This year’s Oscar-nominated shorts are sublime

Will show as part of International Film Series

Ryan Syrek | Boulder Weekly

Just as the short story trembles in the footprint of the novel, the short film plays David to featurelength film Goliaths. But with the help of shiny, naked bald men, these wee bits of cinematic splendor step from the shadows and sling their short shots. And in the 12 years I’ve had the pleasure of covering them, this year’s bunch is easily the best. The animated shorts screen at the International Film Series Friday, Feb. 14, and Saturday, Feb. 15, at 7:30 p.m., and on Sunday, Feb. 16, at 2 p.m. and 7:30 p.m. All screenings take place at Muenzinger Auditorium on the University of Colorado Boulder campus.

Animated Short Films

“Get a Horse” — directed by Lauren MacMullen

Nominating any Disney animation feels obvious and obligatory. But “Get a Horse” is a delightful madcap romp that brings a classic version of Mickey Mouse back on screen. Little more than a series of cartoon character slapstick sight gags, it’s a throwback that still has a bit of pep in its step, even if it has nothing to say.

“Feral” — directed by Daniel Sousa

This gorgeous endeavor feels like a moving painting. Following a wild boy who is brought to a school to be civilized, the short reminds us that the savagery of the animals is outdone by the beastly nature of “society.” It’s the most visually arresting film of the bunch, even if its theme is as old as Tarzan.

“Room on the Broom” — directed by Jan Lachauer and Max Lang

This faux clay-mation special is pure kids’ stuff, which is surprisingly refreshing. The whimsical narration provided by Simon Pegg advances a delightful morality tale about acceptance, collaboration and the power of the dark arts. Parents may not be wild about that last part, but it’s a lot of fun.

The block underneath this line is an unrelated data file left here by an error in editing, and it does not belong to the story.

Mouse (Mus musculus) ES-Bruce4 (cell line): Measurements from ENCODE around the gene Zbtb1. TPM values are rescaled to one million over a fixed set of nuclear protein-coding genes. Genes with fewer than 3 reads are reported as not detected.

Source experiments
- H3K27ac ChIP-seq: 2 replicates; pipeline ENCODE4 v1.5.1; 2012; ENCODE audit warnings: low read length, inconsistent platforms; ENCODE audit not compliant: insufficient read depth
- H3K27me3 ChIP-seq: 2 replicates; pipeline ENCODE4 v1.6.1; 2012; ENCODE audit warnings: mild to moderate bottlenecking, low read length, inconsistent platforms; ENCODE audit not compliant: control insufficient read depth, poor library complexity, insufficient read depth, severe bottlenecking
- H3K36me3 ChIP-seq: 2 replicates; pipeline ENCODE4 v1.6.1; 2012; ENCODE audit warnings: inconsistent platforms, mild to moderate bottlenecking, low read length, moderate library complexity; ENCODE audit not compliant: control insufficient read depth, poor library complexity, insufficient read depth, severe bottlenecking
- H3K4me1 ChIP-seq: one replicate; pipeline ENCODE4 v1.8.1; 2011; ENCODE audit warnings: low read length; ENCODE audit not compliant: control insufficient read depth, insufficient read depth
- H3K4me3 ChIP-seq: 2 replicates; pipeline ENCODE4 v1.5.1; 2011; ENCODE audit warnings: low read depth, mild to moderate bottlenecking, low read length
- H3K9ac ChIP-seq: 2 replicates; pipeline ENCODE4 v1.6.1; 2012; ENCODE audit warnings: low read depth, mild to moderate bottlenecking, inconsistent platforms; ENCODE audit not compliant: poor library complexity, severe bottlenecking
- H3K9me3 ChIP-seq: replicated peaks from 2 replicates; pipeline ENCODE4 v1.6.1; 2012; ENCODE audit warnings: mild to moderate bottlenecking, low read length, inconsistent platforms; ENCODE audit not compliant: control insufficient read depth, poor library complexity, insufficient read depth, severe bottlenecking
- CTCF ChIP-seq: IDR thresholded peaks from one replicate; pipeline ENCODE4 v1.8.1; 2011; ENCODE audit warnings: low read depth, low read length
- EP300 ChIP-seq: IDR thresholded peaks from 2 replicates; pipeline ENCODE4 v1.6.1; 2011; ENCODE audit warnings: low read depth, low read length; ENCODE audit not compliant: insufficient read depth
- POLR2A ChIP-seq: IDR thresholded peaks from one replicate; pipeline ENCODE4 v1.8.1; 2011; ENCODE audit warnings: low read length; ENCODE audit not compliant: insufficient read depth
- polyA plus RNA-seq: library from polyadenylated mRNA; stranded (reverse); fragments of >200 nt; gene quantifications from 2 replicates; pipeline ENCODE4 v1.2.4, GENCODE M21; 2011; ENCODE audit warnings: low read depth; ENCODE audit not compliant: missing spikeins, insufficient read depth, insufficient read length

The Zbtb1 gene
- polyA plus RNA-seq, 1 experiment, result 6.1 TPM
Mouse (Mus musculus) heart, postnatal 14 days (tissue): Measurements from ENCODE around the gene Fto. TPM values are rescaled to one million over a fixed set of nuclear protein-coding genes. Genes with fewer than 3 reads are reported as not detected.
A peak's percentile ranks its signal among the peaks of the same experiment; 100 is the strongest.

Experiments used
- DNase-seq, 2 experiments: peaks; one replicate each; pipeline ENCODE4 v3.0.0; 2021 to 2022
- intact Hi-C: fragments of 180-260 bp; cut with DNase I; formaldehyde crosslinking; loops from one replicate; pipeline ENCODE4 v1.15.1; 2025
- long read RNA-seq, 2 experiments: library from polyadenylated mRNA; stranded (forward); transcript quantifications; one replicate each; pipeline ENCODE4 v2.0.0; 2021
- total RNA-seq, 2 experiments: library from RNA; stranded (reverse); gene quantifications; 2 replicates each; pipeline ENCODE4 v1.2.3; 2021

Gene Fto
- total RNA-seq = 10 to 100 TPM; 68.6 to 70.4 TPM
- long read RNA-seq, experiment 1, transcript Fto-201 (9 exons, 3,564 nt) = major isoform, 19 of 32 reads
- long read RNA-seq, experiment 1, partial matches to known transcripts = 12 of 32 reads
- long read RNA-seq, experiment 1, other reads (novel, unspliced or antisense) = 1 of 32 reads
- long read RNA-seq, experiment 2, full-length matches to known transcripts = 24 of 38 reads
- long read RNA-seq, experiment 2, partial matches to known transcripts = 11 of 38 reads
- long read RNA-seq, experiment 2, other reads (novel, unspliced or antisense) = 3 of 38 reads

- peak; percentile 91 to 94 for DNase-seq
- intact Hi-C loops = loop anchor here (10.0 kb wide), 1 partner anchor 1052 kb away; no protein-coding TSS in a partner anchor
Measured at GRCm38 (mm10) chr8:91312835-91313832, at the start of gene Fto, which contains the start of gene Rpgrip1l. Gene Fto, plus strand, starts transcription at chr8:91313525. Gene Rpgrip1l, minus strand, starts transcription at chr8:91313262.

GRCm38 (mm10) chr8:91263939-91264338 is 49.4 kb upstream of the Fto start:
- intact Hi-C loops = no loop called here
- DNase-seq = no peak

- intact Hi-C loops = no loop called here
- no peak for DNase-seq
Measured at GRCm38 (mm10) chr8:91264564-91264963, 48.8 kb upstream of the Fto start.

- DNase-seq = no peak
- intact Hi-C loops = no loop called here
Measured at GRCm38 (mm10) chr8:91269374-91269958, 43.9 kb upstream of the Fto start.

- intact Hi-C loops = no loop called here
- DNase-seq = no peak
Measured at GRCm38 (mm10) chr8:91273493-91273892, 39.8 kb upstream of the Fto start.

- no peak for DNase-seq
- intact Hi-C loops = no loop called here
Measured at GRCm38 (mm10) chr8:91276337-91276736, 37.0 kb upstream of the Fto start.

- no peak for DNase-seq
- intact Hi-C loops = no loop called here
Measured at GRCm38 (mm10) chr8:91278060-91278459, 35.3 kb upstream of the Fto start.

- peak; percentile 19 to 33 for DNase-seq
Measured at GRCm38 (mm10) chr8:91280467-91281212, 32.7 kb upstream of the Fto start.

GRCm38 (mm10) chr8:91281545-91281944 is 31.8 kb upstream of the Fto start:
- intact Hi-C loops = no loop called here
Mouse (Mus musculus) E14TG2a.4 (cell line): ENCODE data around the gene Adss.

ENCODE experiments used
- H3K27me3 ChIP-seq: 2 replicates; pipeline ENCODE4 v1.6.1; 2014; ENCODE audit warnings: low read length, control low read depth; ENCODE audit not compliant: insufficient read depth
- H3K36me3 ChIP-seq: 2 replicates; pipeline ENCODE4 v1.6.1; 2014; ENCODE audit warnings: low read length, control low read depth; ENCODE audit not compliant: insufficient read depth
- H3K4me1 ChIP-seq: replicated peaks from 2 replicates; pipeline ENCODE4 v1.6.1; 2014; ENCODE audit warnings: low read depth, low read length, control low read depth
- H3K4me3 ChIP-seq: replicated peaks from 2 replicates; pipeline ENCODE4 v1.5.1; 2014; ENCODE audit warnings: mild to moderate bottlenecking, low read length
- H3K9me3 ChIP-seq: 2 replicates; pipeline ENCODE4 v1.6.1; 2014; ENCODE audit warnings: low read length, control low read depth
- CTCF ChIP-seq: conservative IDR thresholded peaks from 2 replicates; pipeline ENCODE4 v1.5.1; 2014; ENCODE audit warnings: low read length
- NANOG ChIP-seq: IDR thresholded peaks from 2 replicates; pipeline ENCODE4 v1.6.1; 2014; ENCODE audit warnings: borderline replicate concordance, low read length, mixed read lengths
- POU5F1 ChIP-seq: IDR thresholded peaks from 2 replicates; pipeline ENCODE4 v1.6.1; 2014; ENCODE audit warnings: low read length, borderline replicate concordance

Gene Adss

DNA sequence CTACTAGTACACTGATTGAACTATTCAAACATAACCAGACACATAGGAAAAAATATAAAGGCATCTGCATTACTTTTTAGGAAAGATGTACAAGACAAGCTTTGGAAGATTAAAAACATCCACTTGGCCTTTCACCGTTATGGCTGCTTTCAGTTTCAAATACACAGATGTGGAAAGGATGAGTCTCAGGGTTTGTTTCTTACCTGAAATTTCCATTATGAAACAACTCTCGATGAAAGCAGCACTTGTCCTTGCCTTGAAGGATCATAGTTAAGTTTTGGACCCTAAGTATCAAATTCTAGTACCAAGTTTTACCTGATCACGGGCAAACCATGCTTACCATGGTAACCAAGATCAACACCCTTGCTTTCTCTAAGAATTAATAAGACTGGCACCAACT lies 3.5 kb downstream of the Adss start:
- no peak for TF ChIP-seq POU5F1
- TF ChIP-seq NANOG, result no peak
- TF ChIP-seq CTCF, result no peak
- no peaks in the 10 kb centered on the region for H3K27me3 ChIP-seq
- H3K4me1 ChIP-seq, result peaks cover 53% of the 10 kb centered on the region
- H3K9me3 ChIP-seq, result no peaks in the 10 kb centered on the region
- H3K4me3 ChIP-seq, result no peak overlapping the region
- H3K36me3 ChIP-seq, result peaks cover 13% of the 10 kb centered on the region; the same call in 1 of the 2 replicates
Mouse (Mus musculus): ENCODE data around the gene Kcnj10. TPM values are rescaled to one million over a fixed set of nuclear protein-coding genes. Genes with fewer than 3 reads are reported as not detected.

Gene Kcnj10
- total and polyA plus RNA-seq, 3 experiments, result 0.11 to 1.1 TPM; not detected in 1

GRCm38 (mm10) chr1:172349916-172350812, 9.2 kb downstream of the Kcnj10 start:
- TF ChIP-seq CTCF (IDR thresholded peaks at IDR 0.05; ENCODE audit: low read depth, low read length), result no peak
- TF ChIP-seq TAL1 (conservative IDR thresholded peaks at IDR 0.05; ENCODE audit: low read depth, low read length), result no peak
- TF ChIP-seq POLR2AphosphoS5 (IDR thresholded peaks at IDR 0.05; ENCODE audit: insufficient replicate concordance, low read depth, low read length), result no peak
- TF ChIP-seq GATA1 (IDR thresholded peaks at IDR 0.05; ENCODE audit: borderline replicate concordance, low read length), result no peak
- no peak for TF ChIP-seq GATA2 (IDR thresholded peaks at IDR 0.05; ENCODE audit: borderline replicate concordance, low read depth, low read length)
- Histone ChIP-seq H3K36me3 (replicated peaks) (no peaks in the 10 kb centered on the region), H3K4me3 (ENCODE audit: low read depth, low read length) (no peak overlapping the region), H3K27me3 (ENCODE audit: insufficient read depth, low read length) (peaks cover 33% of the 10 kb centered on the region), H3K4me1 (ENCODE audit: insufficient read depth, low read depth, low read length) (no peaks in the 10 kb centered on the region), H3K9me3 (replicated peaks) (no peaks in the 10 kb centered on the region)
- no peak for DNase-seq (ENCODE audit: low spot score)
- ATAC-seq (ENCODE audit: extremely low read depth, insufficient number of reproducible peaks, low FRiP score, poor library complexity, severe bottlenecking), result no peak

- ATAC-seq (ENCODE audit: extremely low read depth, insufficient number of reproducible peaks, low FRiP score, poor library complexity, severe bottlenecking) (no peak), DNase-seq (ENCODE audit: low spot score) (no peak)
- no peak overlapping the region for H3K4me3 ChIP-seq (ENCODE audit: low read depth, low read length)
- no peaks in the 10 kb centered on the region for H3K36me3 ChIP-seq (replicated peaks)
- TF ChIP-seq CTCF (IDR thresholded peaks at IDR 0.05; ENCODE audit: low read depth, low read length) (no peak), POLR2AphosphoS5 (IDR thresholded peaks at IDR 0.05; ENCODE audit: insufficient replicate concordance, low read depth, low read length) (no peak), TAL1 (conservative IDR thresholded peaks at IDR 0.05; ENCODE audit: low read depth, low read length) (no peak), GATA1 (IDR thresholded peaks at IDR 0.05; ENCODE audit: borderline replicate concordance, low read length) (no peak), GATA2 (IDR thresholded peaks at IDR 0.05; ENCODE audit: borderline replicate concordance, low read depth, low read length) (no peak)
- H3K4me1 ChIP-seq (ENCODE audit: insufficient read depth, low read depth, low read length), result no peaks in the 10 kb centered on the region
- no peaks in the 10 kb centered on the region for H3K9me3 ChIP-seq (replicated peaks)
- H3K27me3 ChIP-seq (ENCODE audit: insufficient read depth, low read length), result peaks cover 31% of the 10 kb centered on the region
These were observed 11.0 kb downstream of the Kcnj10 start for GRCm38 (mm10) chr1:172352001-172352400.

“Possessions” — directored by Shuhei Morita

“Possessions” is a three-dimensional, computer-generated version of handdrawn Japanese anime, infused with the spirit of Hayao Miyazaki. Umbrellas and tapestries come to life and “attack” a wayward soul who defeats them by repairing them. It’s as silly and delightful as it is lush and vibrant. It’s why I love animated shorts, and it’s not even the best one.

“Mr. Hublot” — directed by Laurent Witz and Alexandre Espigares

I watched “Mr. Hublot” twice in a row. I love it. I want it made into a full-length feature, and I would buy the inevitable associated toy line. A fusty robot with OCD is transformed when he adopts a growing robo-pup. This gem is part steampunk visuals and part E.T. scifi tear-jerking. “Get a Horse” will take home Oscar gold (ugh), but “Mr. Hublot” stole my heart.

—This review first appeared in The Reader of Omaha, Neb.